The Jazz Bakery’s schedule is swinging along, as if blissfully unaware it’ll be closing its doors come June 1 (the venue lost its lease). This week is quite the knockout there, with the fierce and rhythmic experimentation of Steve Coleman’s 5 Elements on Friday and Saturday, then superb saxist Chris Potter’s Underground there from Monday to Wednesday. Talk about a New York state of mind: Both saxmen are exceptional, from completely different stylistic planets, Coleman darting and dashing and skronking, Potter doing the same while exulting in that perfect tone. Too, both seek to explore the outer and inner reaches of what jazz offers nowadays. If you got the bread, we heartily recommend both. The Bakery has also tucked a pair of the very best male jazz vocalists L.A. can offer in there, too, beginning with a Sunday matinee Easter celebration by the astonishing Dwight Trible, and we’re not talking “Here Comes Peter Cottontail.” This is real resurrection kinda stuff. A tad less spiritual, but just as redemptive is Filipino jazz vocalist Mon David, a tremendous talent, swinging and daring. He accompanies himself on some primo bossa guitar as well. The Bakery ain’t cheap, which was probably its (hopefully momentary) downfall, and the vibe in the room is purist, even academic, but man do they have good music in there.

Now Charlie O’s has a purist vibe, too, but it’s still a place where you can just waltz in on most nights (there is a cover on Mondays) and sit at the bar and down a few, as well. It’s a jazz joint, our one true jazz joint, and as the music has always been made in such places, it is in that sense maybe the purest jazz venue in town. It certainly has a helluva line up this week, beginning with house band the John Heard Trio (with drummer Roy McCurdy and pianist Theo Saunders) hosting a pair of ’Trane-mad saxists this weekend: Justo Almario on Friday and Azar Lawrence on Saturday. Saunders’ McCoy Tyner inspirations connect especially well with Azar; his Monk underpinnings work beautifully with Justo. On Sunday trumpeter Carl Saunders leads his sextet there; the man’s technical skills are extraordinary, his Live at Charlie O’s (of course) is a veritable handbook on the things one can do on a horn without need of another breath. And grooving trumpeter Elliott Caine has his Charlie O’s debut on Tuesday. But the high point for us is Theo Saunders again, fronting his own sextet on Wednesday. He’s collected some exceptional players: tenor Chuck Manning and alto Zane Musa (both are fine and completely distinct soprano saxophonists as well), his longtime trombonist David Dahlsten, and the powerful team of bassist Jeffrey Littleton and drummer Tony Austin. Saunders is an underrated composer; his pieces can be difficult, if beautiful, and are rhythmically complex, and his solos are always surprising. For some reason, we really dig his unpredictably right-on-the-money comping best of all. Four whole sets of the stuff and no cover, baby, just a couple of drinks. Can’t beat that. All things considered, this just might be the recession-busting gig of the week.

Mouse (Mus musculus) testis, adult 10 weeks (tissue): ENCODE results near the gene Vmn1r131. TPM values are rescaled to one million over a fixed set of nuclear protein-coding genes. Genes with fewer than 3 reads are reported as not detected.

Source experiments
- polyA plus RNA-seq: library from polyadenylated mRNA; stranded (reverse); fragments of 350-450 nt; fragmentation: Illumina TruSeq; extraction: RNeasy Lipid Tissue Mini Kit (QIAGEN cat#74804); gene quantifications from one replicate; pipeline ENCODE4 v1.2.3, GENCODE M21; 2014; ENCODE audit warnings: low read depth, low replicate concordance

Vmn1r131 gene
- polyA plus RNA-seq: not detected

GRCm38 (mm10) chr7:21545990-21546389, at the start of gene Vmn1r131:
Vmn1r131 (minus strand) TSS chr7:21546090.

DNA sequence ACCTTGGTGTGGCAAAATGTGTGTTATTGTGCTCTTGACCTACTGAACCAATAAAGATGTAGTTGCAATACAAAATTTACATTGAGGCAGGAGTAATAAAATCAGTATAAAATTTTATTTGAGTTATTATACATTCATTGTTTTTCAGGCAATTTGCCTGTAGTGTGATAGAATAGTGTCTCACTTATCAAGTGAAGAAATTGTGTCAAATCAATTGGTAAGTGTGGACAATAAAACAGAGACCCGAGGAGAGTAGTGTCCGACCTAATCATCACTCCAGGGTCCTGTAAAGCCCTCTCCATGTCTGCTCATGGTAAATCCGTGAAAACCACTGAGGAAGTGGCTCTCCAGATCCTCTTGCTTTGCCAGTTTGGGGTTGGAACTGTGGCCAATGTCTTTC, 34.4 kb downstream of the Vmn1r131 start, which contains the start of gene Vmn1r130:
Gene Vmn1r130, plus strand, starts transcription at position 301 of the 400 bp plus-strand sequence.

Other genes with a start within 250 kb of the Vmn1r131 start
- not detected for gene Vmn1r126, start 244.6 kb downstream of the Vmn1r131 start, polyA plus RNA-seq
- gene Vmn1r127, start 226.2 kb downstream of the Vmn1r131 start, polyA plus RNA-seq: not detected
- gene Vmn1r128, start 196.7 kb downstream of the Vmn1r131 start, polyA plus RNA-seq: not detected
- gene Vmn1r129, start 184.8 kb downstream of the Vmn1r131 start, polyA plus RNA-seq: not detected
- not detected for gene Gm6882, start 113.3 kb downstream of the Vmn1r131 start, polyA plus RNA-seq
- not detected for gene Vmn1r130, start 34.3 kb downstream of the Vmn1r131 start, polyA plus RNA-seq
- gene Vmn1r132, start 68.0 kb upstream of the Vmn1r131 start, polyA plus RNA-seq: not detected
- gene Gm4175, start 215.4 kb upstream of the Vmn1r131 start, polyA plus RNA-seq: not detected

Not that there aren’t other great gigs at other great venues, too. Trumpets abound this week. Besides Caine and Saunders (and Steve Coleman’s Jonathan Finlayson), Jack Sheldon’s at the never-a-cover Café 322 in Sierra Madre this Friday, while Nolan Shaheed plays his funk- and New Orleans–soaked hard bop at the Pasadena Jazz Institute Friday and Saturday, and the golden-toned Kye Palmer is at Vibrato on Saturday. (This cat does a drop-dead gorgeous “Skylark” — and when was the last time you heard that?) Members of our extremely creative L.A. Jazz Collective have three shows this week, beginning Friday at the Café Metropol with drummer Jens Kuross’ trio, amd return on Saturday with drummer Dave Ashkenazy’s quartet (and fine guitarist Steve Cotter and the excellent saxist Matt Otto). Then some LAJC members are out at Spazio on Thursday with Cotter again and pianist Joe Bagg, bassist Sam Minaie and drummer Jason Harnell, all leaders and composers in their own right. This one, especially, ought to be real good. And there’s a treat the same night at Vitello’s, where the Larry Goldings Hammond B-3 Trio make a rare appearance. We caught this act a few times at the Foundry on Melrose last year (with Anthony Wilson on guitar) and they positively smoked. It’s not your papa’s greasy organ trio dripping in BBQ sauce, but they certainly do get down (and sometimes out); Mr. Goldings sure can play that thang. Of course, he can probably tear it up on anything with keys, be it a Steinway, an accordion, or a melodica. Some people are like that. And the rest of us, well, aren’t.

(Brick can be reached at

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